D.A. Hanson and J.A. Laitner
Energy Journal, 2006, Special Issue Multi-Greenhouse Gas Mitigation and Climate Policy: 355-372.
This article examines the interaction between technology policy and its impact on the full basket of worldwide greenhouse emissions over the 21st century. The heart of the analysis is the Argonne National Laboratory's AMIGA Modeling System, a technology rich, general equilibrium model that (depending on data availability) characterizes as many as 200 sectors of the regional economies. We suggest in this paper that technologies and technology policies exist which could reduce carbon emissions enough to achieve stabilization targets at relatively modest costs given the size of the world economy. This can be accomplished largely through harnessing market forces and creating incentives with the use of efficient prices on greenhouse gas emissions, combined with complementary programs and policies to reduce market failures and to promote new technology improvements and investments.

The costs of Kyoto for the U.S. economy
Terry Barker and Paul Ekins
The Energy Journal, 2004, 25(3): 53.
The high costs for the US economy of mitigating climate change have been cited by the Bush administration as one of the reasons for rejecting US ratification of the Kyoto Protocol. A range of cost estimates are assessed in the IPCC s third report (2001), but they are hedged with so many qualifications that it is not easy to reach useful conclusions. This paper organises some of the quantitative information on costs of greenhouse gas mitigation for the US published before the US rejection of Kyoto. The aim is to put them in a wider context, e.g., allowing for non-climate benefits, and to draw conclusions that are robust in the face of the uncertainties. Important lessons can be drawn for how costs can be reduced in any future international commitment by the US to reduce emissions. Provided policies are expected, gradual and well designed (e.g., through auctioned Annex I tradable permits with revenues used to reduce burdensome tax rates) the net costs for the US of mitigation are likely to be insignificant, that is within the range +/-1% of GDP.

Global economic implications of alternative climate policy strategies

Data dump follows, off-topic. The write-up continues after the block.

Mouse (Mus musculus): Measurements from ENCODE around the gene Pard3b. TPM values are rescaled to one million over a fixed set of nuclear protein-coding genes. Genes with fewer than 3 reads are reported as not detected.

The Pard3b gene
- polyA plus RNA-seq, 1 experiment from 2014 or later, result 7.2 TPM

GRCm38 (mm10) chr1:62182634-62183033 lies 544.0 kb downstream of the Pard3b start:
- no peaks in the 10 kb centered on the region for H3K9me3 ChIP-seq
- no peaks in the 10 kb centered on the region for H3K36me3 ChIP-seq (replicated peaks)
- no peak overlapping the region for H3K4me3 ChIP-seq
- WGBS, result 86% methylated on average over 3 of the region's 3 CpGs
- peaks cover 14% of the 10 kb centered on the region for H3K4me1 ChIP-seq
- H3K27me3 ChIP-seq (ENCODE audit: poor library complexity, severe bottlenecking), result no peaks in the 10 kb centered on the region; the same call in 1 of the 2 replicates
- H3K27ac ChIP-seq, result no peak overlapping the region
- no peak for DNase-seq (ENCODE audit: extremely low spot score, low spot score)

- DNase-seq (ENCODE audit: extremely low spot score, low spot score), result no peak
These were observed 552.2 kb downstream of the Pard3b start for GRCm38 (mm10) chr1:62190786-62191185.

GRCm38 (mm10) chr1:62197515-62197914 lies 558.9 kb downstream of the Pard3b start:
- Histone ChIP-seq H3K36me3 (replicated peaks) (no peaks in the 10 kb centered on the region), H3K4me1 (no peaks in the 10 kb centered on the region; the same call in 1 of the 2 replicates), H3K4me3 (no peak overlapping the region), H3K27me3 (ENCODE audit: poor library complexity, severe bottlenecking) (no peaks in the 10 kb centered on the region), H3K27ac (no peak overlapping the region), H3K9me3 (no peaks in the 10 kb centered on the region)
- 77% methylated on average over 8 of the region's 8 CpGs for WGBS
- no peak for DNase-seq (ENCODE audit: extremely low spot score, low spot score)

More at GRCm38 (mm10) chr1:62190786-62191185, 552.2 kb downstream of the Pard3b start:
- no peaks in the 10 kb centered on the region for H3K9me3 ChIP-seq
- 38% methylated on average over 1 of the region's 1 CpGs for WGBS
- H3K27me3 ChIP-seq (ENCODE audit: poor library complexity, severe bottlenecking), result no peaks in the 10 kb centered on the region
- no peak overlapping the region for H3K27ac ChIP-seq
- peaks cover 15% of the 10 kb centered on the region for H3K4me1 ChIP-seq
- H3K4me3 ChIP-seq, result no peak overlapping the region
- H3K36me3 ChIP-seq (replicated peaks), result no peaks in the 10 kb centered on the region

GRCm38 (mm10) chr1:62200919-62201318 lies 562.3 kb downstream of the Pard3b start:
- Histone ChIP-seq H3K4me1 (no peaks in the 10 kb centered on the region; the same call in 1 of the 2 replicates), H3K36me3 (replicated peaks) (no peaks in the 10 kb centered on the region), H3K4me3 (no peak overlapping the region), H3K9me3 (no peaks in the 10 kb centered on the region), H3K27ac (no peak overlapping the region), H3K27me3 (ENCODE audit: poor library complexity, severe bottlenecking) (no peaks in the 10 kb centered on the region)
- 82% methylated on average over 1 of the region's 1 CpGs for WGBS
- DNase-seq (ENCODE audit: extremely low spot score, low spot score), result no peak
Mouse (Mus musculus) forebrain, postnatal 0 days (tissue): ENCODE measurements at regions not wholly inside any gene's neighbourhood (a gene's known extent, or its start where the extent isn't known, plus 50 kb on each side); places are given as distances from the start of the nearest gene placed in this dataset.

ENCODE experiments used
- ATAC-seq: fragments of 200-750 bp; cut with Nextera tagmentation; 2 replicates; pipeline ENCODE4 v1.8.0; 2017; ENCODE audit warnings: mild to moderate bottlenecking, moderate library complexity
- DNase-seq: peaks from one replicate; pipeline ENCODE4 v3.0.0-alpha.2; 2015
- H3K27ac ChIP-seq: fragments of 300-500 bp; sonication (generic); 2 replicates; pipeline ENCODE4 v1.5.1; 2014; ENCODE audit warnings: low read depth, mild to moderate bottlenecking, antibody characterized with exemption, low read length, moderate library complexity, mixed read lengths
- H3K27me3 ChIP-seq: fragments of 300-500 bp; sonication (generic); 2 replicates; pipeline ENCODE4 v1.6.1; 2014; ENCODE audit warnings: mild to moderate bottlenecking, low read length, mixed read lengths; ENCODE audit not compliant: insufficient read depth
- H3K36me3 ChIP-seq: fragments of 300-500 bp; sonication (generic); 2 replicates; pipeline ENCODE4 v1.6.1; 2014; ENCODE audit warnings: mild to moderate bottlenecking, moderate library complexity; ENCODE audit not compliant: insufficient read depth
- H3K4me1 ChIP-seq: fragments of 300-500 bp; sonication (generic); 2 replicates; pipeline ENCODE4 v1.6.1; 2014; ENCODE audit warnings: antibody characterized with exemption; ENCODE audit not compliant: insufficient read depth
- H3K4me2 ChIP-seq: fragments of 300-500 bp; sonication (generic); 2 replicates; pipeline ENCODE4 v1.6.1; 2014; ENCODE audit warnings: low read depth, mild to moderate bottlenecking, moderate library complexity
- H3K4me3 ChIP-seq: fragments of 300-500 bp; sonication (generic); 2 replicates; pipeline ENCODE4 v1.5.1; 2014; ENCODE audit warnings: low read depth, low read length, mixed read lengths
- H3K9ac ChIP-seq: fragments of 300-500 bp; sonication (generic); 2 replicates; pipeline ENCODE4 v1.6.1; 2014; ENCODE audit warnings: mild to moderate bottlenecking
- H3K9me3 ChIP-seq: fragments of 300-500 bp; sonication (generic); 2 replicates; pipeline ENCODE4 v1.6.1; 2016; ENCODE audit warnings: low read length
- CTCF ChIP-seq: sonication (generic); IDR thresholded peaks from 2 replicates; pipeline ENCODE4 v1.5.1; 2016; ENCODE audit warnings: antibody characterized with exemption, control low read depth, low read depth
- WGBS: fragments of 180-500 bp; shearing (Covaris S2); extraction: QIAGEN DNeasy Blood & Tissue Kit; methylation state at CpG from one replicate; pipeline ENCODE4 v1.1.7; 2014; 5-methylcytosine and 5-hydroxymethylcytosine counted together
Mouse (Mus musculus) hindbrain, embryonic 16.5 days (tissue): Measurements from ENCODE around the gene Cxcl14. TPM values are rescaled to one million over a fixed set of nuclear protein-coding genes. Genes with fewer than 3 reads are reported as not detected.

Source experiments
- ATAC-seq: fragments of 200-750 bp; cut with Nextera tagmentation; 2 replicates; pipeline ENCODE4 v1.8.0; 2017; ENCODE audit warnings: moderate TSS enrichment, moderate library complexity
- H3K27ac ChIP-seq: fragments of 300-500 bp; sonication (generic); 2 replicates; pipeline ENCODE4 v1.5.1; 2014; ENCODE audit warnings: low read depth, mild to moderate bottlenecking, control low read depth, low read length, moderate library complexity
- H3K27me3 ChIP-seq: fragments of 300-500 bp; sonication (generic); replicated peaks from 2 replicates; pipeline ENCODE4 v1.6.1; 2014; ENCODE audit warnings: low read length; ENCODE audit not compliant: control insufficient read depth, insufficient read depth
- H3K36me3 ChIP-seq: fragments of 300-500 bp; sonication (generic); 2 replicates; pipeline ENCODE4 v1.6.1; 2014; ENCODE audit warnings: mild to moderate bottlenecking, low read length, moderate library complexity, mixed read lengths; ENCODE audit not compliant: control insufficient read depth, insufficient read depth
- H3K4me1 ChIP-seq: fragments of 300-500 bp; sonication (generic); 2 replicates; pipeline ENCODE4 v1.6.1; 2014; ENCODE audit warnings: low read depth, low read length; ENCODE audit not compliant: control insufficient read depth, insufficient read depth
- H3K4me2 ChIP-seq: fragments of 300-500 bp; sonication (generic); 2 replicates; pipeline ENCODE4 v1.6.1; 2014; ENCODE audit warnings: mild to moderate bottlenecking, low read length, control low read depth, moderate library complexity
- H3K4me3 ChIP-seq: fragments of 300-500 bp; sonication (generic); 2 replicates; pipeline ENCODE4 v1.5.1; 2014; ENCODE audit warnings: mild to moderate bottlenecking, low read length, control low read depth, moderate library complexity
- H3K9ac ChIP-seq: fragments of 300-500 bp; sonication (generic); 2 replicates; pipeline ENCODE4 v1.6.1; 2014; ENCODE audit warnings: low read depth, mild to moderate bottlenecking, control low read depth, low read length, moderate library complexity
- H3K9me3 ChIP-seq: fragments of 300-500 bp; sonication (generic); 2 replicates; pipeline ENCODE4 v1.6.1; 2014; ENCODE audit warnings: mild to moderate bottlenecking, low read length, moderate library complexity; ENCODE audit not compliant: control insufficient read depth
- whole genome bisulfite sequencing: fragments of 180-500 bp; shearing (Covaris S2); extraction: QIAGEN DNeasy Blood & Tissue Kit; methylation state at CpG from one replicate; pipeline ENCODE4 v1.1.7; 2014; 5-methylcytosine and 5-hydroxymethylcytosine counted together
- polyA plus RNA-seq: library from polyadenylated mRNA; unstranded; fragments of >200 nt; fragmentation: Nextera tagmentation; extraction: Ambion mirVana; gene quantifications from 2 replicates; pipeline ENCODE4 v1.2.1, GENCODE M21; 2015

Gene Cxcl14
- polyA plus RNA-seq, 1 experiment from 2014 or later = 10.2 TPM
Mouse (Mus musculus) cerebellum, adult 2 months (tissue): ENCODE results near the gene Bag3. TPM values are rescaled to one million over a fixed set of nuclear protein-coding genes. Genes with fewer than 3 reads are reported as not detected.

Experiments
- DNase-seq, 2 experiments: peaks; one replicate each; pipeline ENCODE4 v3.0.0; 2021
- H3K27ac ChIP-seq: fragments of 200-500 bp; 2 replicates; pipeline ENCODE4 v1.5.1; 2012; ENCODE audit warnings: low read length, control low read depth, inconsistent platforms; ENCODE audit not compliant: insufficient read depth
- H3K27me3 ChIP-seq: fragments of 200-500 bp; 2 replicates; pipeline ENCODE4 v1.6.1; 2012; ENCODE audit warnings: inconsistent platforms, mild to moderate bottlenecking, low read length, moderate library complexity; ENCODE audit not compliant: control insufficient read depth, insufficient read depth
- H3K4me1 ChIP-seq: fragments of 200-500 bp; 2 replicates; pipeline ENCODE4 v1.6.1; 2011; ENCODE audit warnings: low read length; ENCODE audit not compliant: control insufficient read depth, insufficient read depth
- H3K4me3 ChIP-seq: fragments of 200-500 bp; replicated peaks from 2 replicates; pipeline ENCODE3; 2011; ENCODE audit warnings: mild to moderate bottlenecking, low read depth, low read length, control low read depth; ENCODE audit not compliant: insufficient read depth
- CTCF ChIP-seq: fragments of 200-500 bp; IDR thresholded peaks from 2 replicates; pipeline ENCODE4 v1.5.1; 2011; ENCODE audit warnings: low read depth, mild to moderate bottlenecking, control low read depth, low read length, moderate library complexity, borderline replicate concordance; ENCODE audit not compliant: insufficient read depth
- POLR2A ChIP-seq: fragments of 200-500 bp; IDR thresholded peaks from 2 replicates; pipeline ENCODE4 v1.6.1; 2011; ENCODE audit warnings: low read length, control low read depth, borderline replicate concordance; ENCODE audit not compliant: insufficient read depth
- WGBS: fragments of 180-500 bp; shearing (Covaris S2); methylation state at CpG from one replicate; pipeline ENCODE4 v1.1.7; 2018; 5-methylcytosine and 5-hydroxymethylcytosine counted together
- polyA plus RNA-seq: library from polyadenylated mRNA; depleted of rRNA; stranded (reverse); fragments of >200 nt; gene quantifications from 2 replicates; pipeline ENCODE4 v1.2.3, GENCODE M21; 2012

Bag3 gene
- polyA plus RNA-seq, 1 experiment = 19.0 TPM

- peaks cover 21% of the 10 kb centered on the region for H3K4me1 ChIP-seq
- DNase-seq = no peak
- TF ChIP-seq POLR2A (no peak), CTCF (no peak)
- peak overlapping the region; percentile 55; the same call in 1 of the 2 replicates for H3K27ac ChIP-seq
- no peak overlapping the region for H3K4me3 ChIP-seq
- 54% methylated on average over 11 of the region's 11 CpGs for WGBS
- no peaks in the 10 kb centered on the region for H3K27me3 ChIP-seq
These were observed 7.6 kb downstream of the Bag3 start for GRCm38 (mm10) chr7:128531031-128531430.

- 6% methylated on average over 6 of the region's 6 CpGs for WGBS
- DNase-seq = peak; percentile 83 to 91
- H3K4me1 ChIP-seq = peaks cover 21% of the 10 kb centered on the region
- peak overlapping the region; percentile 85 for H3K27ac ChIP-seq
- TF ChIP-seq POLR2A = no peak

Claudia Kemfert
Environmental Science & Policy, 2002, 5: 367–384.
This paper investigates the economic implications of climate change policies, particularly the impacts of clean development mechanisms (CDM), joint implementation (JI) and emissions trading, with a world integrated assessment model. Of special interest in this context are welfare spill-over and competitiveness effects, multi-gas policies, and the impacts of sink inclusion. We furthermore examine the global economic impacts of the USA’s non-cooperative, free rider position resulting from its recent, isolated climate policy. Both CDM and JI improve economic development in host countries and increase the market share of new applied technologies. Decomposition of welfare effects demonstrates that the competitiveness effect (including spill-over effects from trade) has the greatest importance. Climatic effects will have a significant impact within the next 50 years, will cause considerable welfare losses to world regions and will intensify if leading polluters like the USA do not reduce their emissions.

Cutting carbon emissions at a profit | Part I and Part II
Florentin Krause, Stephen J. DeCanio, J. Andrew Hoerner and Paul Baer
Part I: Contemporary Economic Policy, 2002, 20(4): 339-365.
Part II: Contemporary Economic Policy, 2003, 21(1): 90-105.
This article identifies and corrects shortcomings in the available modeling studies on the costs of the Kyoto Protocol for the U.S. Each of the best-known studies omits one or several of four major cost-reducing policy options, resulting in cost estimates that are far too pessimistic. Integrated evaluation of all major cost-cutting policy options — a national carbon cap and trading program, productivity-enhancing market reforms and technology programs, recycling of permit auction revenues into tax cuts, and integration with international emissions trading — shows that the least-cost strategy for mitigation would produce annual net output gains reaching 0.9% of GDP by 2020. Part I presents national estimates; Part II examines impacts on competitiveness and employment in specific economic sectors.

Market failures and barriers as a basis for clean energy policies
Marilyn A. Brown
Energy Policy, 2001, 29(14): 1197-207.
This paper provides compelling evidence that large-scale market failures and barriers prevent consumers in the United States from obtaining energy services at least cost. Assessments of numerous energy policies and programs suggest that public interventions can overcome many of these market obstacles. By articulating these barriers and reviewing the literature on ways of addressing them, this paper provides a strong justification for the policy portfolios that define the "Scenarios for a Clean Energy Future," a study conducted by five National Laboratories.